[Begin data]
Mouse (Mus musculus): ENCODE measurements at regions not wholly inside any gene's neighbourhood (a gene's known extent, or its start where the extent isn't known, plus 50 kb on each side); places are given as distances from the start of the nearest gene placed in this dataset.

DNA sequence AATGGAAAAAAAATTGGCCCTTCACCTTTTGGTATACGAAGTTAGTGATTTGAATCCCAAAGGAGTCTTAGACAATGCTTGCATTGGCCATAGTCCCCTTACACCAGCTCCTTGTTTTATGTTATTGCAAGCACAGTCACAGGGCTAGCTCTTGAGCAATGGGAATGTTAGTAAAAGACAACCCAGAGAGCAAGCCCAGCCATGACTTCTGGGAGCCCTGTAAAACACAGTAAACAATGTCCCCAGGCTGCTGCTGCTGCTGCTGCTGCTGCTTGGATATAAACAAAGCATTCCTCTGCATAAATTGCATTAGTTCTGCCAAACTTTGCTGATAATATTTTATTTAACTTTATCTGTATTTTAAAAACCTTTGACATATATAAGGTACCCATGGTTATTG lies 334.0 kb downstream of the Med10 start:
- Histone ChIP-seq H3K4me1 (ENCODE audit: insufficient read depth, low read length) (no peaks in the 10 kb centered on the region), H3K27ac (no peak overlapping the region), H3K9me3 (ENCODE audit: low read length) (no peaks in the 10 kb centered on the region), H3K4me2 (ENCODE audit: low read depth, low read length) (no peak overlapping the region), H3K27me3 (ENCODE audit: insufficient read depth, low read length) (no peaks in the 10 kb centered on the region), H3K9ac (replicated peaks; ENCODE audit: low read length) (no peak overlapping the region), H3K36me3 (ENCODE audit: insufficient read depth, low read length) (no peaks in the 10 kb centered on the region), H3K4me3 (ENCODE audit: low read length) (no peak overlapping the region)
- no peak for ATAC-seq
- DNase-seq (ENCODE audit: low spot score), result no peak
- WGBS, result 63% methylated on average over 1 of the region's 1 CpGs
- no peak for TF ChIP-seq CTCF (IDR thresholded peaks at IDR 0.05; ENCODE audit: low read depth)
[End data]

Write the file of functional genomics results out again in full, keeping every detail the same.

Mouse (Mus musculus): ENCODE measurements at regions not wholly inside any gene's neighbourhood (a gene's known extent, or its start where the extent isn't known, plus 50 kb on each side); places are given as distances from the start of the nearest gene placed in this dataset.

DNA sequence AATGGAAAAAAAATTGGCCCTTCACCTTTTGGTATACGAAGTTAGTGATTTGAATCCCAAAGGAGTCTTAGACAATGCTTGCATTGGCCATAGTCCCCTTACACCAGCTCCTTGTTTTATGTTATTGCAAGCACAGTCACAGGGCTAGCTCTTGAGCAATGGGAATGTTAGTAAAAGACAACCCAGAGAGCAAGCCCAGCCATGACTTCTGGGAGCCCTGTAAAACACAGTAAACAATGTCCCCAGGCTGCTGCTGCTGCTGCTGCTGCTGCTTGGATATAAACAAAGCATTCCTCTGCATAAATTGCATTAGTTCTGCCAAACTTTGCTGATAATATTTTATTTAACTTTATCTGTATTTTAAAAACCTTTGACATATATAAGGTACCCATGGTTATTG lies 334.0 kb downstream of the Med10 start:
- Histone ChIP-seq H3K4me1 (ENCODE audit: insufficient read depth, low read length) (no peaks in the 10 kb centered on the region), H3K27ac (no peak overlapping the region), H3K9me3 (ENCODE audit: low read length) (no peaks in the 10 kb centered on the region), H3K4me2 (ENCODE audit: low read depth, low read length) (no peak overlapping the region), H3K27me3 (ENCODE audit: insufficient read depth, low read length) (no peaks in the 10 kb centered on the region), H3K9ac (replicated peaks; ENCODE audit: low read length) (no peak overlapping the region), H3K36me3 (ENCODE audit: insufficient read depth, low read length) (no peaks in the 10 kb centered on the region), H3K4me3 (ENCODE audit: low read length) (no peak overlapping the region)
- no peak for ATAC-seq
- DNase-seq (ENCODE audit: low spot score), result no peak
- WGBS, result 63% methylated on average over 1 of the region's 1 CpGs
- no peak for TF ChIP-seq CTCF (IDR thresholded peaks at IDR 0.05; ENCODE audit: low read depth)